Khalistanis hold referendum in Canada as Modi raises 'anti-India' issue with Trudeau
The voting took place at the Guru Nanak Sikh Gurdwara, which was headed by Sikh for Justice leader Hardeep Singh Nijjar when he was shot dead on June 18
Thousands took part in a referendum for Khalistan in Surrey in Canada as Indian Prime Minister Narendra Modi complained to his Canadian counterpart Justin Trudeau about “anti-India activities” in that country.
The voting on Sunday (September 10) took place at the Guru Nanak Sikh Gurdwara, which was headed by Sikh for Justice (SJF) leader Hardeep Singh Nijjar when he was shot dead on June 18 at a parking lot.
The SJF, which advocates an independent Sikh state called Khalistan, hastily arranged the referendum in Surrey as Trudeau took part in the G20 summit in New Delhi and then met Modi for bilateral talks.
The SFJ, which blamed India for Nijjar’s killing, has announced another round of referendum on October 29, also in Surrey.
The Sunday referendum was originally to be held at the Tamanawis Secondary School.
However, a week earlier, the school cancelled the event because the organizers had put up a picture of an AK-47 gun as well as a kirpan.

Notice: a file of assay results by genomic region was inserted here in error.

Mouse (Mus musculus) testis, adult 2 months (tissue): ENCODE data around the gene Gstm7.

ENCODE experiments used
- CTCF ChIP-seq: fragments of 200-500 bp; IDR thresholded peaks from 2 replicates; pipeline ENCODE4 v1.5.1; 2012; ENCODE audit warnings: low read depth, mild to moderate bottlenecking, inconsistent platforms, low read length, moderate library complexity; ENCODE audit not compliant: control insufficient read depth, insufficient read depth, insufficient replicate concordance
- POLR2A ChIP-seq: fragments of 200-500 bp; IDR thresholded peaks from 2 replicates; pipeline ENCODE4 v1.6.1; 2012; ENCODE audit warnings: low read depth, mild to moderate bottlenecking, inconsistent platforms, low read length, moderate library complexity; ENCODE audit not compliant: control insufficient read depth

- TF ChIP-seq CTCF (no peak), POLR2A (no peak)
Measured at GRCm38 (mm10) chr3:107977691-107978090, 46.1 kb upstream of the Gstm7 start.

Claims made by SJF
The outlawed SFJ said more than 100,000 people attended the Sunday event, the Global News channel reported.
“The turnout tells us, and the wider community, that the issue of Khalistan is not an issue for a fringe group of people, rather this is a deep-rooted issue that touches the hearts and minds of many Sikhs,” SJF’s Jatinder Grewal said.
In New Delhi, Modi told Trudeau on Saturday that the extremist elements were promoting secessionism and inciting violence against Indian diplomats, damaging diplomatic premises and threatening the Indian community in Canada and their places of worship.
Trudeau told the media in the Indian capital that Diaspora Canadians make up a huge proportion of Canada.
“They should be able to express themselves and make their choices without interference from any of the many countries that we know are involved in interference challenges,” he said.